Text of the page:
Gut microbiota include all microorganisms inhabiting the intestinal tract as well as their genomes. Although bacteria predominate the microbiome, viruses, phages and fungi are likewise included among the trillions of microorganisms that populate our intestine. In the past 10 years, accumulating interest in the function of the gut flora has revealed numerous physiologic functions including nutrition, digestion, inflammation, growth, immunity and protection against infections and illness.
Conversely, deficits in communication between microbiota and other systems could play a role in acquiring disorders such as metabolic derangement (obesity diabetes mellitus), autoimmune disorders and neuropsychiatric disorders such as anxiety, major depressive disorders and autism spectrum disorders. The complex and bidirectional networks between gut microorganisms and their host have shed some light on the mechanisms by which environment influences the central nervous system’s physiology and psychopathology.
It is not known how the microbiota and the central nervous system communicate. Theories include via autonomic, neuroendocrine, enteric and immune systems, with pathology resulting in disruption to neurotransmitter balance. The increase in chronic inflammation or exacerbated hypothalamic-pituitary-adrenal axis activity is an entirely new area of investigation, but it has promising potential. Well controlled rodent studies do not reflect the multifaceted complexity germane to human pathophysiology, particularly neuropsychiatric dysfunction and health.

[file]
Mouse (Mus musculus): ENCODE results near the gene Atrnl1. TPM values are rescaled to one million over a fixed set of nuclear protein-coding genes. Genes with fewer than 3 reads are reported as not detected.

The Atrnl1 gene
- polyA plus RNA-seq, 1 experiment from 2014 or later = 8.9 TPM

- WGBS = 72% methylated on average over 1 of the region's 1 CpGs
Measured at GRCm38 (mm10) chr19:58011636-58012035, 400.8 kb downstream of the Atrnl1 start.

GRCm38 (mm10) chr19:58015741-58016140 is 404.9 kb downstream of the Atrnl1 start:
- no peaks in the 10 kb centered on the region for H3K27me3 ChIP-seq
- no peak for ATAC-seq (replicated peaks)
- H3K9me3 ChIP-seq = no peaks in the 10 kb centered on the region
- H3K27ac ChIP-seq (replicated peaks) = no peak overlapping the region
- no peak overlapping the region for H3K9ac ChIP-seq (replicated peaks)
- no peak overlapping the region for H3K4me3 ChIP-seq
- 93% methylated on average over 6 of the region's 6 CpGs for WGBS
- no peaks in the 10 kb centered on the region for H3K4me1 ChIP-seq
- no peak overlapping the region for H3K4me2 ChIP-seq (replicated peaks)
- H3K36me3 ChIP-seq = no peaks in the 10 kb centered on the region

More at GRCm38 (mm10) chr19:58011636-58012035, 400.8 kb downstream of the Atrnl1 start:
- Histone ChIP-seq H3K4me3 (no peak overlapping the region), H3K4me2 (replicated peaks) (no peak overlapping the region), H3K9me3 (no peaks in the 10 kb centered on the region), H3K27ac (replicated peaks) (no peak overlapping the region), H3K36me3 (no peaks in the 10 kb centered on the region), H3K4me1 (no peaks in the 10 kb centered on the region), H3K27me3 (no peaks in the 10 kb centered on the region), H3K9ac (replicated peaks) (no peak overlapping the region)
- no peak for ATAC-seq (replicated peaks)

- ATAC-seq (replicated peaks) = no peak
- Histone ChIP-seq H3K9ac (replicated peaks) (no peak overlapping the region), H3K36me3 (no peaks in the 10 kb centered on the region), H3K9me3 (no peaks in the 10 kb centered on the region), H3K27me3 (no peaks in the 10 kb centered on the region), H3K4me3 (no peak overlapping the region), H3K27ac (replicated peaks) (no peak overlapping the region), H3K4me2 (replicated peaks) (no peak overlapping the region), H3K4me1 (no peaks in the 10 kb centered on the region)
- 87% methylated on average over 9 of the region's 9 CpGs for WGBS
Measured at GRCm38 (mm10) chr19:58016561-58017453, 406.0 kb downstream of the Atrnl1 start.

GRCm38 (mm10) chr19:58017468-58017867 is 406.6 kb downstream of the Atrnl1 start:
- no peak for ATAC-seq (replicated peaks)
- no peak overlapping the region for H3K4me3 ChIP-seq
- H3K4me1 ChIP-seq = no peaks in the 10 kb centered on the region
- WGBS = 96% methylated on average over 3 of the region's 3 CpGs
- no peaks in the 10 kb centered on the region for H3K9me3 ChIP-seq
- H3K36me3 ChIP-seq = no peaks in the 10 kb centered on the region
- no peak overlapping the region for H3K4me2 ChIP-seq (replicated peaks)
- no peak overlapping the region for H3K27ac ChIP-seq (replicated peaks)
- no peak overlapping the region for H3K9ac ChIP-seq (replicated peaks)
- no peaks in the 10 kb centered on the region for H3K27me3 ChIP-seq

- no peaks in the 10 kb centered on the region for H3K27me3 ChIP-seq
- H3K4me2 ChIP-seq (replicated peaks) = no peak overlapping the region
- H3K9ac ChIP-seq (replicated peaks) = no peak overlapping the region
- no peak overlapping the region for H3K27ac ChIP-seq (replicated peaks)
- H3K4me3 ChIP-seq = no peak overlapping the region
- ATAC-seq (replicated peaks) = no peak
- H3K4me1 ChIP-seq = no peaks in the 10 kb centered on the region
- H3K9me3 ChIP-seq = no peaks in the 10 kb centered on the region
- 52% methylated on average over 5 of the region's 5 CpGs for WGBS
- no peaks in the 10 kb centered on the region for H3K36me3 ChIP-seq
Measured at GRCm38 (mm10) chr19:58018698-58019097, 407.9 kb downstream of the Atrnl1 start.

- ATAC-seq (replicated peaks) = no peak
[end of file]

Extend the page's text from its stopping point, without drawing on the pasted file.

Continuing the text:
Why Does This Matter?
The emphasis on neurological and behavioral impairment rooted in our limited understanding of the role and functional mechanisms of the gut-brain axis will require much more basic science.
At present, the limited experimental and clinical data attained from therapeutic manipulation of the microbiome to treat specific mental health disorders are described, as are important gaps in knowledge and next steps.